Each Resistance group could claim its legitimacy from the ally that armed and supported it; or even from its courage alone. General de Gaulle alone could call upon the Resistance movements to unite and to form one with all the other struggles ... That was why Jean Moulin carried with him, in the false bottom of a box of matches, a microfilm of the following extremely simple order: "Mr. Moulin's task is to bring about, within the zone of metropolitan France not directly occupied, unity of action by all elements resisting the enemy and his collaborators." Unwearyingly, he pointed out to group leaders the danger of the Resistance being torn apart between different influences. Each major event - Russia's entry into the war, then America's, the landings in North Africa - further strengthened his position. In the wake of the landings, it began to seem likely that France would once again become a theatre of operations. The clandestine press and the intelligence service (even when backed up by the infiltration of public services) were geared to Occupation, however, and not to war. Although the Resistance might be well aware that it could not liberate France without the Allies, it was equally aware of the military aid that its unity could contribute to the Allied cause. Gradually the Resistance learned that, while it was relatively easy to blow up a bridge, it was no less easy to repair it; if, however, the Resistance could blow up two hundred bridges, it would be difficult for the Germans to repair them all at once. In short, the Resistance realised that if they were to provide effective aid to Allied armies on landing, they would have to have an overall plan. It was vital that, on every road and on every railway line in France, clandestine groups should methodically disrupt the concentration of German armoured divisions. And such an overall plan could only be devised and executed by a united Resistance.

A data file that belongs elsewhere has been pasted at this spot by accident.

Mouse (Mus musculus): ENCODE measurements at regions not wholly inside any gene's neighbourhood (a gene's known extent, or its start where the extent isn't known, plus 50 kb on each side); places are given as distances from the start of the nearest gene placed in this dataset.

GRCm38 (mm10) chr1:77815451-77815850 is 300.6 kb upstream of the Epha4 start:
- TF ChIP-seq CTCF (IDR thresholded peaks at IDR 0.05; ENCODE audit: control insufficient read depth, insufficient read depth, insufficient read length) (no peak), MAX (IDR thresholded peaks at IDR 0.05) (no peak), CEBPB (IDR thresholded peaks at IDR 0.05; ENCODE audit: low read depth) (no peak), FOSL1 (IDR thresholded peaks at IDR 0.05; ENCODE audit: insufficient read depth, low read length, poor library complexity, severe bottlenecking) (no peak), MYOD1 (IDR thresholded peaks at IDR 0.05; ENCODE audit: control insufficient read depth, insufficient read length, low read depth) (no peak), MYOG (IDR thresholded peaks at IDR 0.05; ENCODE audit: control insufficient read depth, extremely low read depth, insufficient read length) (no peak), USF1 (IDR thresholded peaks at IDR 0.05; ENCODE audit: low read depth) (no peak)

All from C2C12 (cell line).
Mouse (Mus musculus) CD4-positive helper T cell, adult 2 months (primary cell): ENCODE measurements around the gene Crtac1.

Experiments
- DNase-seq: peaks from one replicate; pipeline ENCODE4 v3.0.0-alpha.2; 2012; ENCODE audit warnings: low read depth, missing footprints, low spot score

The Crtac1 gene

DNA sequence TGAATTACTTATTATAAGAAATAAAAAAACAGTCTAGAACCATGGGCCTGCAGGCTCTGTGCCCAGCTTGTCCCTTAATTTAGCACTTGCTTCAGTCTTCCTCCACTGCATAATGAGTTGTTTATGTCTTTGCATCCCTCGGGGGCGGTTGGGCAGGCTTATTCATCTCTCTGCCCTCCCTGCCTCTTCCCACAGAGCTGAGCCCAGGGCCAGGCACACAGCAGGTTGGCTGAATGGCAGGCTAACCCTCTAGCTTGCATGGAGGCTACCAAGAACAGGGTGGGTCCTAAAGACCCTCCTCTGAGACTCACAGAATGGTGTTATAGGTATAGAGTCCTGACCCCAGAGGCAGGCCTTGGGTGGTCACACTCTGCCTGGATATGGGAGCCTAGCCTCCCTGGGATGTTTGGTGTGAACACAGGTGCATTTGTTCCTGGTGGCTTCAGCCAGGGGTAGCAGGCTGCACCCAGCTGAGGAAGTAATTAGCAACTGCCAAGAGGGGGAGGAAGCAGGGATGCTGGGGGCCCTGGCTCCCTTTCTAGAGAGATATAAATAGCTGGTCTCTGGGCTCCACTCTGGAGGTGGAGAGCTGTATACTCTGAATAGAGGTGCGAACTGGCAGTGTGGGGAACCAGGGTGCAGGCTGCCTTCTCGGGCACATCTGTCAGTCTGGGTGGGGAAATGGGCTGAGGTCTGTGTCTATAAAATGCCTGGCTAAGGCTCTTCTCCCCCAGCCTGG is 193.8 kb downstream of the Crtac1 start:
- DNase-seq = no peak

This was the end towards which Jean Moulin toiled, day after day, difficulty after difficulty, from one Resistance movement to another: "And now let us try to calm tempers on the other side . . . ". Inevitably, there were problems of clashing personalities; worse still, there was the poverty of fighting France, the maddening certainty for each maquis or free group that it was being despoiled for the benefit of another group, which in turn was equally prey to the same illusion. Who now can tell what relentless efforts it took to speak the same language to radical or reactionary teachers, to reactionary or liberal officers, to Trotskyists or Communists fresh out of Moscow, all destined for the same deliverance or the same prison; what rigour was required of this supporter of the Spanish Republic, once a "Prefect of the left", driven out by Vichy, to insist that even former members of a secret far-right organisation, the "cagoulards", should be welcomed into the common struggle!